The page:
Learn how to reveal your muscle mass and look great at the intermediate level.

If you’ve been training for a few years, your physique probably looks similar to mine in this picture: intermediate level of muscle development and around 20% body fat

That’s already better than 90% of the general population, so congrats on that! But you probably want more. The problem with this physique is that you’re not muscular enough to look big and not lean enough to have muscle definition either. You’re somewhere in between (what I call “no man’s land”). And that’s not a particularly impressive look. I know that if I were to post this picture on Instagram, the trolls would roast me with the classic comment: “Do you even lift?” And their comments would sting a bit because I’d have to admit I really don’t look like I train as much as I do.

Well, if you find yourself in this situation, there are two paths you can take to “look like you lift”:

Path #1 – Bulk up: get to an advanced level of muscle development while trying to stay at around 20% body fat (this is sometimes called “going bear mode”)
Path #2 – Get lean: improve muscle definition by losing some fat and maintaining (or slightly increasing) your muscle mass

Either choice is fine. It all comes down to your preferences and goals. 

However, I believe that getting lean is the better choice for the majority of intermediate lifters. In fact, I’d even go so far as saying that getting to a lower body fat percentage is the ONLY way most regular gym-goers can ever look impressive. There are two reasons for this: 

  1. Most lifters cannot or are unwilling to put in the work required to build and maintain muscle beyond the intermediate level.
  2. Low body fat can make you look amazing even at an intermediate level of muscle development.

Let me expand on both of these points. This will help you determine if getting lean is the right choice for you.

Why advanced muscle development is hard to achieve

In my conversations with audience members and gym-goers over the years, I’ve found that intermediate lifters generally want to bulk up until they achieve advanced muscle development and only then go into a fat loss phase. The thinking goes: I’ll first build lots of muscle and only then I’ll reveal it. This is a solid strategy in theory. But in practice it often fails because many guys build muscle slowly at the intermediate level and they experience frequent setbacks (such as micro-injuries) that reset their progress. So what ends up happening is that they remain permanent residents of “no man’s land” – not quite big, not quite lean.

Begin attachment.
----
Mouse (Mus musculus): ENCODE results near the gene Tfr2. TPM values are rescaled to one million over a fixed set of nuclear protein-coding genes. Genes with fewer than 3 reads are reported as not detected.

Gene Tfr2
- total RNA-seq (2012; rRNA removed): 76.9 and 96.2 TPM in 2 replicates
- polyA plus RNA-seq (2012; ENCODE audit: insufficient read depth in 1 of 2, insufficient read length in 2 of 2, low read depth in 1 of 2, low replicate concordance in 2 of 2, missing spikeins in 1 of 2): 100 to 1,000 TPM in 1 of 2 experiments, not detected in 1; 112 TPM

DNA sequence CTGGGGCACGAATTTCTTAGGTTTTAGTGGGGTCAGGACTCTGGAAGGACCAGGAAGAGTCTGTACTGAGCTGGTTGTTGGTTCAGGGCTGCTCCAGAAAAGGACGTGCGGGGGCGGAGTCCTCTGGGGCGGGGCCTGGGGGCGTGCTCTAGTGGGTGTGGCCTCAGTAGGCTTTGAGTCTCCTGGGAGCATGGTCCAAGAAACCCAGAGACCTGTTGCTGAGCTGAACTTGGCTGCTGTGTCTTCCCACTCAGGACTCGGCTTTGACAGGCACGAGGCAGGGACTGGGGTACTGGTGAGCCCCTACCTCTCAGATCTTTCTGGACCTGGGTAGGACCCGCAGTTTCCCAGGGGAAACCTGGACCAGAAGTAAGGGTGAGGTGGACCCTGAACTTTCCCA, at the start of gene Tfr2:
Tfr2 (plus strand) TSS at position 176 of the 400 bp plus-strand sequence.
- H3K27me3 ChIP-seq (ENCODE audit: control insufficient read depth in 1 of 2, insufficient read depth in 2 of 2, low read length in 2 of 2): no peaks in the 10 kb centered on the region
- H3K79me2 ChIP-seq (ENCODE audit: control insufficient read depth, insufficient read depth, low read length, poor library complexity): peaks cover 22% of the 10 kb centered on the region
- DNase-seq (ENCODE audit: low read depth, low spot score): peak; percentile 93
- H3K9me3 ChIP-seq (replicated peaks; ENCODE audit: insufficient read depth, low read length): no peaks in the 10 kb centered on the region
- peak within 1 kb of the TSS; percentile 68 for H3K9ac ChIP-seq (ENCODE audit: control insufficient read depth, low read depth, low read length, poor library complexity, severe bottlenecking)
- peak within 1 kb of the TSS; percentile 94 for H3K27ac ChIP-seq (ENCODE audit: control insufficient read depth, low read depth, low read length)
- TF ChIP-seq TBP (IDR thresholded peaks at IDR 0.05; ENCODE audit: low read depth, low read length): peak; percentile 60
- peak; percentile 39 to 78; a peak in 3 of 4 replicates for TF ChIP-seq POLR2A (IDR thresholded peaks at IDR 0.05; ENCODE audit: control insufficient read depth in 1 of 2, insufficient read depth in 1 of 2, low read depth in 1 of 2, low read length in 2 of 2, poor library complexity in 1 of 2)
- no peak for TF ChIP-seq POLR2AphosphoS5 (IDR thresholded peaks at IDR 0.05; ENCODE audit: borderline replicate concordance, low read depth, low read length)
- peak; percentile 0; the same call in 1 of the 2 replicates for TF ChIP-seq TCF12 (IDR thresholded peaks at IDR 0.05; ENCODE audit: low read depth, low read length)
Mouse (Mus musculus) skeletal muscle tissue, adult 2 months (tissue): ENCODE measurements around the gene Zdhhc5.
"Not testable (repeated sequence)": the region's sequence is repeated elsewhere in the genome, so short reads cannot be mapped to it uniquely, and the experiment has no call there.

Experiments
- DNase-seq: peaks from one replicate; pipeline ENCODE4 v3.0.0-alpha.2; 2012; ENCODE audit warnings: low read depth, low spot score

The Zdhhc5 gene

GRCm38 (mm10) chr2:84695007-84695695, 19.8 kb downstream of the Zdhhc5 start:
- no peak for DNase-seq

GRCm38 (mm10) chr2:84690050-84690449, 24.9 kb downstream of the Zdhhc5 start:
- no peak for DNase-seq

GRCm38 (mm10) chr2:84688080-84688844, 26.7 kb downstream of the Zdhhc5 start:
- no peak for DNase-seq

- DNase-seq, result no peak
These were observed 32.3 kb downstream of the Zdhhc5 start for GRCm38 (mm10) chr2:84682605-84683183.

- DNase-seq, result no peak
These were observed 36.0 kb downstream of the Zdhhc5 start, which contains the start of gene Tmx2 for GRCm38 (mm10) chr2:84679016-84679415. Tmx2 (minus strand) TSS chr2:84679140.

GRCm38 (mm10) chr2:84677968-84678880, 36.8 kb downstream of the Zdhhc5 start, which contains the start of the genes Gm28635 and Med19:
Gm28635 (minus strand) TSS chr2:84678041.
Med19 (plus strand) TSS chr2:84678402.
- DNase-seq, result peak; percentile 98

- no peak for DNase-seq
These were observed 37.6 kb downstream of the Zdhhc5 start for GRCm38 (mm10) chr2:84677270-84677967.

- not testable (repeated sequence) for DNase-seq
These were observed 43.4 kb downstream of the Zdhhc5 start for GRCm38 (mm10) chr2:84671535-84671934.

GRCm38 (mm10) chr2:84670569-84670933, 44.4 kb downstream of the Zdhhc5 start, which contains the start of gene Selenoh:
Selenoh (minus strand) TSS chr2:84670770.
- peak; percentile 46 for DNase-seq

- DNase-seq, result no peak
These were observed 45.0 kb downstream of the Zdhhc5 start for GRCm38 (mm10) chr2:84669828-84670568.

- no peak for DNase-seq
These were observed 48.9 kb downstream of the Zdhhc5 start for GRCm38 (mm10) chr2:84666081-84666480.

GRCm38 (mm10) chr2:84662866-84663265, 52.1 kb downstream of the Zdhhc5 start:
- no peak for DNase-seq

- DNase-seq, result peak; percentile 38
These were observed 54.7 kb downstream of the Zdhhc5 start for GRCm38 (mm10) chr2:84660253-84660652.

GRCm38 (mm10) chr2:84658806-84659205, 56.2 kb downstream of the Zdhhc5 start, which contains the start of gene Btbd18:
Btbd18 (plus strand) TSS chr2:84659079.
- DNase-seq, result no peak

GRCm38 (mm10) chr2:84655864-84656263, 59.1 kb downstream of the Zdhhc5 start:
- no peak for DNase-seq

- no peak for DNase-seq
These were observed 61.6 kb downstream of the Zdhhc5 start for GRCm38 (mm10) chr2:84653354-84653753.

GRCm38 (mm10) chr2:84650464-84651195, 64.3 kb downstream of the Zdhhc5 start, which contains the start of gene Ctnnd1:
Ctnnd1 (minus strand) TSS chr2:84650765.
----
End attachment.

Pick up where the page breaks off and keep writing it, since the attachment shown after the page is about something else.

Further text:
Here’s what I mean. 

Getting to the intermediate level is pretty easy for most people. It was probably easy for you too. All you had to do was go to the gym a few times a week and lift weights with a focus on progression. It didn’t really matter that you made some mistakes, missed some workouts, and didn’t track nutrition too closely. The gains kept coming anyway. 

But now that you’ve built your first 5-8 kg of muscle (10-18 lbs) and maxed out your noob gains, making further progress is more difficult. If you’re someone with average genetics*, you have to follow a much more structured training and nutrition plan in order to progress to the next level. You have to: not miss workouts, train harder (possibly with higher frequency and more volume), follow a strict progression scheme, experiment with different exercises and training splits, master exercise technique, manage injuries and joint pain, track calories and protein, and ensure proper sleep and recovery. This is the price you have to pay to build lots of muscle when you’re not very gifted genetically: you have to be almost as dedicated as a professional athlete.

When you look at the results of any training study, you see that there is a lot of variation in how quickly and how much muscle people build in response to the same training program and the same nutrition plan. For example, the graph below shows the results of several studies by Ahtiainen and colleagues that put 287 individuals on the same training program for 22 weeks (almost 6 months).  

The average increase in quad size for the whole group of trainees was 4.8% but there were enormous differences between individuals:

– The majority of study participants saw modest growth, between 2 and 10%.
– About one third of participants were low responders, meaning they showed only minor gains or no gains at all in muscle size. Some people even appeared to lose some muscle, though this could partially be due to measurement errors.
– And a few people were high responders. The top 35 lifters gained at least three times more muscle than the group average. The most gifted individual grew six times more than average (assuming no measurement errors).    

You see a similar pattern in pretty much any other training study (the graphs below show four random examples): The least responsive 15% of test subjects barely make any gains, about 70% of people make low-to-medium improvements, and the most gifted 15% gain about three times more muscle and strength than the group average. Sometimes the difference between the best and the worst responding individual is 40-fold.